Ladies and Gentlemen, the doctor is out.

Dr. Joyce Brothers, the legendary television psychologist and $64,000 question boxing maven (she later credited her expertise in this area to a producer suggestion, hours and hours of furious cramming, and a truly prodigious memory), has died of a respiratory ailment at age 85. Gentle, approachable and calmly articulate, Dr. Brothers was a ubiquitous but always charming media presence, from her television show to her columns to her multitude of cameo appearances, including The Simpsons, Hollywood Squares, Happy Days (in which she famously dissected the latent homosexual tendencies of the Cunningham’s dog—it’s on the blooper reel) and my personal favorite, her gracious turn on the country club catwalk during the Wilderness girl-themed, Robin Leach-hosted celebrity fashion show in my favorite movie of all time, Troop Beverly Hills (“clad in khaki for a luxury stroll or a walk in the woods.”)

But since I happened to be visiting my parents in Omaha when I received the news, I couldn’t resist asking my favorite attractive and genteel Jewish female psychologist how she felt about the passing of the most famous of her kind. Fellow neurotics, I give you Dr. Aveva Shukert!

“She was a pioneer. She was the first television psychologist, highly visible just as psychology was entering the mainstream. And because she was a woman, she was a double pioneer. You weren’t used to seeing female doctors at all then, let alone psychologists, who you never saw. And she was pretty. When you did think about female psychologists at the time, you thought of these frumpy German women with the thick ankles, and you know, the buns. But she was pretty, and she was funny, which I don’t think people necessarily thought psychologists ever were. So she broke a lot of stereotypes, and as a young female psychologist, that was all really important.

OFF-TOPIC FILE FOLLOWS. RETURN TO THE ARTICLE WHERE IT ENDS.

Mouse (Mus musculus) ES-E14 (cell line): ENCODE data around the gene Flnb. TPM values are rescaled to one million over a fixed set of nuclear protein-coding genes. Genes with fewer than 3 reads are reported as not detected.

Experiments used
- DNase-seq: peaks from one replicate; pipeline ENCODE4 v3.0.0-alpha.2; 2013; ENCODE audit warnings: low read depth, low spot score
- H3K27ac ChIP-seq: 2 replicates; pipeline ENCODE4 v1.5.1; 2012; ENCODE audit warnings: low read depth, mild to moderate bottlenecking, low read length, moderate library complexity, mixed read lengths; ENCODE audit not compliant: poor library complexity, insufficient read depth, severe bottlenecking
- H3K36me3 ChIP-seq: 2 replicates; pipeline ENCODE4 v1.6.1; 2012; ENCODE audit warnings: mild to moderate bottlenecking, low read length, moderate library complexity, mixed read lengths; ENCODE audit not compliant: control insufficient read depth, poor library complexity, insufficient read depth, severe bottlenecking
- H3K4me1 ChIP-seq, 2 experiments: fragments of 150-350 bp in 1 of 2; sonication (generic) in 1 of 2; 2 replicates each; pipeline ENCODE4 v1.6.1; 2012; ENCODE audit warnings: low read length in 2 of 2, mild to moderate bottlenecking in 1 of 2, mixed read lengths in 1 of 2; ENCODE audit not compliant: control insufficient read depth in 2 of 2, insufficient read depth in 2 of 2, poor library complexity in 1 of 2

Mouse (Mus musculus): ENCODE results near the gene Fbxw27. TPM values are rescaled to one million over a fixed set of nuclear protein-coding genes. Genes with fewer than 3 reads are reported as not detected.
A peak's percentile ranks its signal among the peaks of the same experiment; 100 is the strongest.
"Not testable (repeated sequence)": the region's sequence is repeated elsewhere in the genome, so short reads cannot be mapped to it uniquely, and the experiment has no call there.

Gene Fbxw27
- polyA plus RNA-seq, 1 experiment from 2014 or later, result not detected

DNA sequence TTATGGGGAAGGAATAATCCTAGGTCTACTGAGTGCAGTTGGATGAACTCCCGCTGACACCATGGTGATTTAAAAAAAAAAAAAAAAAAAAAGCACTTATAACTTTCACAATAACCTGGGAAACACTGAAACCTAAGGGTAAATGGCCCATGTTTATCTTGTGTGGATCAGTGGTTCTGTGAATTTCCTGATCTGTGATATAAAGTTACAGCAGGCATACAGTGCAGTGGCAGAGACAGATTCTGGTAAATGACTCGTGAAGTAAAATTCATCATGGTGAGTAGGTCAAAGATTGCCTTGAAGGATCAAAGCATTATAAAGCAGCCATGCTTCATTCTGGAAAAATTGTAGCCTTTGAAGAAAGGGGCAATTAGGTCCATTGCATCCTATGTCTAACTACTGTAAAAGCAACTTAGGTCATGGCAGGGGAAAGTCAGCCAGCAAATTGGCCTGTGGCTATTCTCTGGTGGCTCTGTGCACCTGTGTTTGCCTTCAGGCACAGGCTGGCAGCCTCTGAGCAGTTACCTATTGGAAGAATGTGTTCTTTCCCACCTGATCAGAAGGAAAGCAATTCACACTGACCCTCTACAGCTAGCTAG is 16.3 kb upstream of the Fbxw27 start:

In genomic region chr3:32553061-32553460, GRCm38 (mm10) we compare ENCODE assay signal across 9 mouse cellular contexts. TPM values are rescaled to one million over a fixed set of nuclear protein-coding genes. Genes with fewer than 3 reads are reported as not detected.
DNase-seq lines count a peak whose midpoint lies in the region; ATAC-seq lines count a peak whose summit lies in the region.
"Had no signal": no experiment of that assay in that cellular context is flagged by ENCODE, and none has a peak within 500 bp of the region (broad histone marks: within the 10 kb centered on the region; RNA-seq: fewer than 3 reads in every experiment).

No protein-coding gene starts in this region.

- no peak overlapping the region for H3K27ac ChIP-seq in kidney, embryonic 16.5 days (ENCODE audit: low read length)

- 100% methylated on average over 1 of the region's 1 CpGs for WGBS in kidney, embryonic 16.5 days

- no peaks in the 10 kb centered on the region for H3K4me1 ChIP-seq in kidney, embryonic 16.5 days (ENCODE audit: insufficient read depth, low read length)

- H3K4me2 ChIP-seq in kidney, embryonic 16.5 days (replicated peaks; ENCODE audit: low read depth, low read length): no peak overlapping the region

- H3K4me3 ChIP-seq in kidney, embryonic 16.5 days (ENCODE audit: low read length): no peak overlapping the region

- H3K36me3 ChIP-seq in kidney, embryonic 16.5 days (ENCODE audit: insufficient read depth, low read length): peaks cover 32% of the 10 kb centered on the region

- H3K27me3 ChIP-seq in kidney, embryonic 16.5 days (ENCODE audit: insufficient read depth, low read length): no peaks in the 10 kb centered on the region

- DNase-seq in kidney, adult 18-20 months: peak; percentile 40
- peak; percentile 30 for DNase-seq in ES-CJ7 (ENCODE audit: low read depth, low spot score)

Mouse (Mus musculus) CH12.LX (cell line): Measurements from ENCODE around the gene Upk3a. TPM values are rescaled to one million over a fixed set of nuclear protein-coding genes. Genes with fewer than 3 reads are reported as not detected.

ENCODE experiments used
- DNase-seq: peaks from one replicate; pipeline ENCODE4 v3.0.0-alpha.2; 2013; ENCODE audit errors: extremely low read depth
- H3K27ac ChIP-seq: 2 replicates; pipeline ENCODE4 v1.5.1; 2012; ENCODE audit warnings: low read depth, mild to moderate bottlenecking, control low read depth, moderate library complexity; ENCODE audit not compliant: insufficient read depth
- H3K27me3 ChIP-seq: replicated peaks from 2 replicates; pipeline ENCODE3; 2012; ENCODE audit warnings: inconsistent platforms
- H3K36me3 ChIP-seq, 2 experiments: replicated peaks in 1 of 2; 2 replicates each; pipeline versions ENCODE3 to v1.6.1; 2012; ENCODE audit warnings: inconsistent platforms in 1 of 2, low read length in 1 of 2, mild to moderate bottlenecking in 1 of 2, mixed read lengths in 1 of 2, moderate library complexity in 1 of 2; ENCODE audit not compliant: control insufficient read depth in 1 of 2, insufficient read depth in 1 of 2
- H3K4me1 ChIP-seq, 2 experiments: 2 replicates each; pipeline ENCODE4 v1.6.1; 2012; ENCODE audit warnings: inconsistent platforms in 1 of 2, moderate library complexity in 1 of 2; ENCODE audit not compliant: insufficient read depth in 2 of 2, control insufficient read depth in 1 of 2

“As for her being Jewish, about 90% of psychologists then were (author’s note: this is not a corroborated figure) so that wasn’t such a big deal. She didn’t really use her Jewishness as a reference point, the way someone like Dr. Laura, who isn’t even really a psychologist, and converted to some bizarre fundamentalist strain of orthodoxy that she doesn’t practice herself but tries to force on other people (author’s note: my mother does not think much of Dr. Laura.) I mean, Dr. Laura is a charlatan. But Dr. Joyce Brothers wasn’t sort of grandmotherly like Dr. Ruth, either. She was very charming and very reasonable, and she made talk therapy seem not so scary, and not just for the very disturbed. She made it acceptable and mainstream, and she did that for female doctors—and maybe female Jewish doctors—as well. And she had a pageboy haircut, just like me. Maybe that’s why I wear my hair like this, who knows?”